Ken Chenault: We could. And frankly I don’t care. Because it’s really what spurring the cards. So Jack actually talked too, before he started Square. We work with Square. They acquire a lot of merchants for us. What I think is absolutely terrific is that Jack is empowering small merchants and really helping small business. We’re the largest provider to small business. So the synergy is really strong.
What. I think is important and the way you change is, I believe commerce is changing dramatically. And the way I talk about our company now is that part of our objective is bring buyers and sellers together. And the advantage that we have, and this is an advantage that Jack recognizes, and I give him a lot of credit for, is Square is built off an existing payments infrastructure. That’s a real advantage. So he has been innovative, what he hasn’t done is to say I’ve got to change everything. That’s one of the reasons why I like the mobile app Uber, because they’re building off an existing platform and they’re innovating and changing the payments experience.
So for us, what we’ve said is we have a major major advantage in that we are the most integrated payments platform of anyone. So we acquire merchants. We process merchant transactions. We are an issuer and we authorize transactions all over the world. There is no other card company, no one in payments who has a fully integrated payments model; we’re the only one.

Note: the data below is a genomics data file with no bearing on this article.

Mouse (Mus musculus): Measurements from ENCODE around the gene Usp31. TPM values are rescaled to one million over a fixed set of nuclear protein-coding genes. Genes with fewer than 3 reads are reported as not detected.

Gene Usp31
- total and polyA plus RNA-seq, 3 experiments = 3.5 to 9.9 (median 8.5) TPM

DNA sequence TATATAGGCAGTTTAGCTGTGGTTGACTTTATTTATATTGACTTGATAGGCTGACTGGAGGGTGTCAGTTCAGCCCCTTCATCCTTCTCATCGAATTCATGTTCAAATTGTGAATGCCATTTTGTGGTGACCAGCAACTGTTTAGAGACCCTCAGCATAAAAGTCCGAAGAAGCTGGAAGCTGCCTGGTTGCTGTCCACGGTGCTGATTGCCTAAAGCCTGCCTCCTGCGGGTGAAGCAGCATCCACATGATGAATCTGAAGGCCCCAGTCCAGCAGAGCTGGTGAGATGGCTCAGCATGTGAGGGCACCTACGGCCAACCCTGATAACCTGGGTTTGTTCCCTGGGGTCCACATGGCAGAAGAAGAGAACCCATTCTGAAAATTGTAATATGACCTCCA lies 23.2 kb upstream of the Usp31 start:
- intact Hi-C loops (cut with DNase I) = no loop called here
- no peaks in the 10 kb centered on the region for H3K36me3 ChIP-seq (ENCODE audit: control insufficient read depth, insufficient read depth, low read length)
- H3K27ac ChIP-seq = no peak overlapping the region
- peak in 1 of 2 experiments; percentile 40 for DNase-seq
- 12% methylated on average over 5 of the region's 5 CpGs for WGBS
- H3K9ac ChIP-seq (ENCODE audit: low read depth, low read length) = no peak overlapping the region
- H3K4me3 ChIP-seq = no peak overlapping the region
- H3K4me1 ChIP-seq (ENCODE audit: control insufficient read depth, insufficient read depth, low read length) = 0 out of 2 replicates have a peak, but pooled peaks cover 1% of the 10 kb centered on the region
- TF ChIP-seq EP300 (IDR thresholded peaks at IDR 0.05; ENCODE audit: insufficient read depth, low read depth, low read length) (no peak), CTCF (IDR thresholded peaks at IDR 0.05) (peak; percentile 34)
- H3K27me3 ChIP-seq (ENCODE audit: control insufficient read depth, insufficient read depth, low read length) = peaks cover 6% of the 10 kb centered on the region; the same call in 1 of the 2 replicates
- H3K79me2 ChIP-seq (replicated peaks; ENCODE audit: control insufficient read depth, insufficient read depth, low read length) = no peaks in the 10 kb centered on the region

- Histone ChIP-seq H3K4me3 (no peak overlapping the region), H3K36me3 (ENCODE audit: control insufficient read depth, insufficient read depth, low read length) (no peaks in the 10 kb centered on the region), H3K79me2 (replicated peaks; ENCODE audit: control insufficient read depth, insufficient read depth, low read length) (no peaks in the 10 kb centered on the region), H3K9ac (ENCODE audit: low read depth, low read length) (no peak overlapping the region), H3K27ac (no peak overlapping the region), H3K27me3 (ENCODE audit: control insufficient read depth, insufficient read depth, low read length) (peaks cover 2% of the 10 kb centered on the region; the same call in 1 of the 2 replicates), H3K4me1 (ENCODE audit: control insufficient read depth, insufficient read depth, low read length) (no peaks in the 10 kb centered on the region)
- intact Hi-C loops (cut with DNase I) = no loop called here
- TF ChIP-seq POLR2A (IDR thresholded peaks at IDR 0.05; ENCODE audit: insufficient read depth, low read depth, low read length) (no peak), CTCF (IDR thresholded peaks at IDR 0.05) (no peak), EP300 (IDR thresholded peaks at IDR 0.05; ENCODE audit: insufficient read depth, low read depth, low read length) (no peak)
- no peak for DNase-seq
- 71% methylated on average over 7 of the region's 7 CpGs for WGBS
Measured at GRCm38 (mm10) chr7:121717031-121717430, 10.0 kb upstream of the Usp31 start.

Now what that does is we talk about a close loop. And that means we have information on the end-user customer and the merchant. And the ability to do modeling and algorithms with that data is going to give us frankly an even bigger advantage going forward than in the past. Because the convergence of online, offline unleashes the assets and capabilities that we have in the platform. So part of what we started to do almost a decade ago was to say, we really are going to embrace the digital transformation. And what we’ve done is with existing people in the company, people have really been able to change. Those who weren’t, are no longer with the company. Because the reality is that they had to keep up with the change.
What I’ve also done is bring in people from outside the company and have a mix and match. So we promote probably 60% to 65% of our people from within. But we also bring in people from the outside. I’ll give you one way that I dramatize this to our board, is I had a voice-over of someone talking about what the brand meant to them. And they talked about Amex and trust, security, service, reinvention. And then as you pan down you saw the nose earrings, the earrings and the tattoos. And I said welcome to the new American Express. Because the point is this reinvention is critical. So I think that the assets are there, the partnerships. I’ll just mention one that I’m excited about with Twitter where we’re using our closed loop platform where you can do tweet to buy. We’re the only ones that can do that with Twitter. So when it was announced all these folks were calling up Twitter and saying we would like do the same thing. And Twitter responded the problem is, Amex is the only one that has the platform.